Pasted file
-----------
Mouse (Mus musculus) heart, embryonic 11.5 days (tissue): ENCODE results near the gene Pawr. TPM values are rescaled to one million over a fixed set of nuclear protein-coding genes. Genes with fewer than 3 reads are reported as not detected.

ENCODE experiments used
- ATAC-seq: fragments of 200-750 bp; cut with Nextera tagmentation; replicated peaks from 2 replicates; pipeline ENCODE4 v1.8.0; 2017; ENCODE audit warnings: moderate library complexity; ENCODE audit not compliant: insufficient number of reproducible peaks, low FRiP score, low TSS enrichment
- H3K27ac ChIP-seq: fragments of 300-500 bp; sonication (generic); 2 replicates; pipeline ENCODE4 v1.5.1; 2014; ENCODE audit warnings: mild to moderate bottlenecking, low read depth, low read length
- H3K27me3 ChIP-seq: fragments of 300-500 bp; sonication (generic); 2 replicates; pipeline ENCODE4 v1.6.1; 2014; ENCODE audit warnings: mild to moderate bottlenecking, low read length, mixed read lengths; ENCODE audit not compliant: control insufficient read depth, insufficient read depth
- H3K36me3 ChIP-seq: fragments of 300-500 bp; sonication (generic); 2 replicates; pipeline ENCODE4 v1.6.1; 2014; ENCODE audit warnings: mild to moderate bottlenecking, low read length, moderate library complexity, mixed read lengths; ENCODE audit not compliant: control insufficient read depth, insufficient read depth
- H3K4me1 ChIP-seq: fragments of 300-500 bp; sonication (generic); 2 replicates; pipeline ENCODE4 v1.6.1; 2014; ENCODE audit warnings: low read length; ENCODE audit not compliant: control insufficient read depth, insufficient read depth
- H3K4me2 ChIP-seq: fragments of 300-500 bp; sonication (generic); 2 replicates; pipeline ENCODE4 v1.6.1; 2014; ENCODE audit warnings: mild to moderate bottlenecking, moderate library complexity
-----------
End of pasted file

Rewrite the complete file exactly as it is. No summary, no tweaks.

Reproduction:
Mouse (Mus musculus) heart, embryonic 11.5 days (tissue): ENCODE results near the gene Pawr. TPM values are rescaled to one million over a fixed set of nuclear protein-coding genes. Genes with fewer than 3 reads are reported as not detected.

ENCODE experiments used
- ATAC-seq: fragments of 200-750 bp; cut with Nextera tagmentation; replicated peaks from 2 replicates; pipeline ENCODE4 v1.8.0; 2017; ENCODE audit warnings: moderate library complexity; ENCODE audit not compliant: insufficient number of reproducible peaks, low FRiP score, low TSS enrichment
- H3K27ac ChIP-seq: fragments of 300-500 bp; sonication (generic); 2 replicates; pipeline ENCODE4 v1.5.1; 2014; ENCODE audit warnings: mild to moderate bottlenecking, low read depth, low read length
- H3K27me3 ChIP-seq: fragments of 300-500 bp; sonication (generic); 2 replicates; pipeline ENCODE4 v1.6.1; 2014; ENCODE audit warnings: mild to moderate bottlenecking, low read length, mixed read lengths; ENCODE audit not compliant: control insufficient read depth, insufficient read depth
- H3K36me3 ChIP-seq: fragments of 300-500 bp; sonication (generic); 2 replicates; pipeline ENCODE4 v1.6.1; 2014; ENCODE audit warnings: mild to moderate bottlenecking, low read length, moderate library complexity, mixed read lengths; ENCODE audit not compliant: control insufficient read depth, insufficient read depth
- H3K4me1 ChIP-seq: fragments of 300-500 bp; sonication (generic); 2 replicates; pipeline ENCODE4 v1.6.1; 2014; ENCODE audit warnings: low read length; ENCODE audit not compliant: control insufficient read depth, insufficient read depth
- H3K4me2 ChIP-seq: fragments of 300-500 bp; sonication (generic); 2 replicates; pipeline ENCODE4 v1.6.1; 2014; ENCODE audit warnings: mild to moderate bottlenecking, moderate library complexity